Phil Hay: Ronaldo Vieira's unexpected Elland Road departure an '˜opportunistic move'
RONALDO VIEIRA will be as surprised as anyone to find himself in an obligatory new-signing photo. There was no thought in his head of quitting Leeds United this summer; no transfer request, no agitation and no real awareness that Serie A and Sampdoria might call.
Sampdoria came for him on Sunday afternoon and by the following evening he was on a plane to Genoa. There are substantial perks arising from Vieira’s transfer to Italy, not least a contract which doubles his wage, but he felt more than a touch of reluctance when he boarded his flight. This was Leeds United’s deal and, in no small part, Leeds United’s decision.
When he first took the job of head coach at Elland Road, Marcelo Bielsa was unambiguous in identifying players who he wanted the club to jettison. Vieira did not feature on that list. The midfielder’s exit is an opportunistic move rather than something Bielsa had pushed for but when Sampdoria tabled their bid, all parties agreed that the money was worth taking.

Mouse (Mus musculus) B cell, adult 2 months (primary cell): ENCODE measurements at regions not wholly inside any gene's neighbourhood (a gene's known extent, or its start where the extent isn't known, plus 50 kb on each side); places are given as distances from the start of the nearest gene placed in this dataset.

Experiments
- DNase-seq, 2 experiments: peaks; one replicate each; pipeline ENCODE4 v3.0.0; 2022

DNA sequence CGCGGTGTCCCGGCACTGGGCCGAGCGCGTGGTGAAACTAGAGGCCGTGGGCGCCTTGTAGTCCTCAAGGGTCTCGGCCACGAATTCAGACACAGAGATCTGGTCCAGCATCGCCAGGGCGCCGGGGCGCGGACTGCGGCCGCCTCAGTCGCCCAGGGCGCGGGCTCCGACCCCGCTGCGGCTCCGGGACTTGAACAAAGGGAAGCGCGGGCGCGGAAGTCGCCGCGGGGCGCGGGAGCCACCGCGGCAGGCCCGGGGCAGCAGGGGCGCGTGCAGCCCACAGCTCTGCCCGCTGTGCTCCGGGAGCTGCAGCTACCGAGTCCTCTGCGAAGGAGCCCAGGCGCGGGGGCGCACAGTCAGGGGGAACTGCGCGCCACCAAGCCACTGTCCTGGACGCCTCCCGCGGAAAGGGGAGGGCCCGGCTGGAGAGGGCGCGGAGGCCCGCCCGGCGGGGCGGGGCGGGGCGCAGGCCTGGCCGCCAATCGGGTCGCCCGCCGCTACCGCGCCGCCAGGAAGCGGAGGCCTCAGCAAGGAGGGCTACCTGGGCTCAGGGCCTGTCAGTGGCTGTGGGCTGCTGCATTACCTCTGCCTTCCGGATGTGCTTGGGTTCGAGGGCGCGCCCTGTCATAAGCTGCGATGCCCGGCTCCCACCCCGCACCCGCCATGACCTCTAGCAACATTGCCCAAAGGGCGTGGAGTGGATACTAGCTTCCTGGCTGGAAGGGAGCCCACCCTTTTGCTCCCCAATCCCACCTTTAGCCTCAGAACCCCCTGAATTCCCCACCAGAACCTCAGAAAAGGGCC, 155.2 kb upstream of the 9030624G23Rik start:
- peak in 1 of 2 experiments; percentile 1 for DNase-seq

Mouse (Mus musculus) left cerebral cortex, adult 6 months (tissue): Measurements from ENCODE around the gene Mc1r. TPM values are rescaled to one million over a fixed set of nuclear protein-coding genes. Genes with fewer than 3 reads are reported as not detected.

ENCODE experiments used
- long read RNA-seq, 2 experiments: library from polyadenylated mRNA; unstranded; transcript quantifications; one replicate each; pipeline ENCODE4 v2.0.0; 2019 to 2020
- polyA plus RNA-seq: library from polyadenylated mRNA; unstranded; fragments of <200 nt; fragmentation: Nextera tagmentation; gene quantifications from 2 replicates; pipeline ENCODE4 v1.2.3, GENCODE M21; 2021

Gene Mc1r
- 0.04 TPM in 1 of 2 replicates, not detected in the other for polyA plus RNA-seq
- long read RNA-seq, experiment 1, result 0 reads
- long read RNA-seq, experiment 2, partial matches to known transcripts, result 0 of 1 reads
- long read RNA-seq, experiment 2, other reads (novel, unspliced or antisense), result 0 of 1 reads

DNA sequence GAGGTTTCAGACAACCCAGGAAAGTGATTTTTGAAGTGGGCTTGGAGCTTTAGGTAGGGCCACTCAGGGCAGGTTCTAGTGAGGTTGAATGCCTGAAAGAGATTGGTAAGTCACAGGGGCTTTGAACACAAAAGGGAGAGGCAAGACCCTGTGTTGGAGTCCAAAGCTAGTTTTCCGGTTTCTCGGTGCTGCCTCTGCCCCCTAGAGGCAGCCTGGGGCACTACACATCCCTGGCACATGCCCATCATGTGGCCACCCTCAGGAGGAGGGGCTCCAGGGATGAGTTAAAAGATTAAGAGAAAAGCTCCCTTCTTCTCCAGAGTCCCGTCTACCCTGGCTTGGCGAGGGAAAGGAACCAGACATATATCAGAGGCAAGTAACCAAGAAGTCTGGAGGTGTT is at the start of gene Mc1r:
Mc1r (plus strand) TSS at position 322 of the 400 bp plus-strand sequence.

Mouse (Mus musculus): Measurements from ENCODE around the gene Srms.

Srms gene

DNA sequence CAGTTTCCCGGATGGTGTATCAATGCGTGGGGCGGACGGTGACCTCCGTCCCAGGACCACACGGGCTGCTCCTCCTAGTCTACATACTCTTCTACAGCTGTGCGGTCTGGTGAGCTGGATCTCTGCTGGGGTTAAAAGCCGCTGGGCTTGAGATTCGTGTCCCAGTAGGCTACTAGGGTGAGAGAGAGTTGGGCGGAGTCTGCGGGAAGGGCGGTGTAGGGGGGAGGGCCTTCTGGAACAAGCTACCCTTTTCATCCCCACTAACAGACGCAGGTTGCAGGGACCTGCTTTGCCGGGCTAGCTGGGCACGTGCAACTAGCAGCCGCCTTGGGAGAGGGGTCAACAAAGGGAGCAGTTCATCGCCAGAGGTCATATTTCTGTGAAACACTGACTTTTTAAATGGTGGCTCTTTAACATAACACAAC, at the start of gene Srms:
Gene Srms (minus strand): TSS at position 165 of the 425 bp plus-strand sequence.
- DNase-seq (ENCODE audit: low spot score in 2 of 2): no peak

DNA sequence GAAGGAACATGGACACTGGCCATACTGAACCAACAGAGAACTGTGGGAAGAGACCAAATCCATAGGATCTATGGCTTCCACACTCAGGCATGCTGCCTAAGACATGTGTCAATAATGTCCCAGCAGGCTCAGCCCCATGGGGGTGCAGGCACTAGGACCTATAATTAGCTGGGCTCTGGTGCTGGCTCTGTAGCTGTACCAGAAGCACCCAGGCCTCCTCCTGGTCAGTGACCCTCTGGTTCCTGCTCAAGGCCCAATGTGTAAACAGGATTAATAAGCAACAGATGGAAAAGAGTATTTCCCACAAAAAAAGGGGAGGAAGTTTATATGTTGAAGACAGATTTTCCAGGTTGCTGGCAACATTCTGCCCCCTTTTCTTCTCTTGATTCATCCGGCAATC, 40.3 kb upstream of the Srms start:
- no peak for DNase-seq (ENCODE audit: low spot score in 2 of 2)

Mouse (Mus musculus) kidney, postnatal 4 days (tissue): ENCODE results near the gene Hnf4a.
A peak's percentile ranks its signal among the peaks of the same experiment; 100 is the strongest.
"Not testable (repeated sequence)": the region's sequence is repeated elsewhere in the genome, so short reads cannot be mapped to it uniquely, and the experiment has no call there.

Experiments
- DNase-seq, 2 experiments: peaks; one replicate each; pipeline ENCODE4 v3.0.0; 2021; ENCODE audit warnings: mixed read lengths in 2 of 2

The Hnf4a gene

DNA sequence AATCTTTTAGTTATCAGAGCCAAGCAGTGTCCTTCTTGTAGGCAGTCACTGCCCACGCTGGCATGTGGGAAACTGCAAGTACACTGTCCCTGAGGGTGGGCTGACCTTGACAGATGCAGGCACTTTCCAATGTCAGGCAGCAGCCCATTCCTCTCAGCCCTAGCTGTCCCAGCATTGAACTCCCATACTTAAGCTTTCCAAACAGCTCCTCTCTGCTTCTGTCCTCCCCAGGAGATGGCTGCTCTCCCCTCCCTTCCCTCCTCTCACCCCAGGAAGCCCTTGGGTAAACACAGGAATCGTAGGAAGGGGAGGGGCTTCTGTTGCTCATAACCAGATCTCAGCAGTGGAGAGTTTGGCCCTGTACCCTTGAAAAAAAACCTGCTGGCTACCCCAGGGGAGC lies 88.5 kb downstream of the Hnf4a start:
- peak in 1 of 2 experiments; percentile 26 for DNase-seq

Sources at Elland Road say the offer was worth £7.7m – roughly eight million euros – and could rise to round £10m depending on add-ons. Reports in Italy quote a lower figure of around £6m.
Leeds’ rationale was twofold: that Vieira did not figure at the front of Bielsa’s plans, a peripheral presence in pre-season, and was coming out of an underwhelming second year as a professional. In short, the club gambled on the chance that Sampdoria’s fee will be seen as good money.
Vieira at his best has the potential to prove Leeds wrong. Just as Lewis Cook is making his £6m transfer to Bournemouth look badly undervalued, Leeds run the risk of doing what so many regimes have done before: losing youngsters with intrinsic talent and value.
There are technical aspects of Vieira’s game which require improvement and a persistent issues with tendonitis in one knee but he is an England Under-21 international who turned 20 just two weeks ago. The physicality and maturity which surprised everyone under Garry Monk, and Steve McClaren more than most, does not seem so far behind him.
The prospect of Italian football should excite him. He gets a pay rise, the exposure of a top European league and dates at Juventus, Napoli, Inter, Milan and both Roman clubs.
But the fact remains that the poster boy of the Radrizzani takeover, the player who signed a four-year contract the day after that transfer went through, has been deemed saleable 15 months later and allowed to leave without much of a fight. An astute play on the club’s part or a long-term error? The truth will out.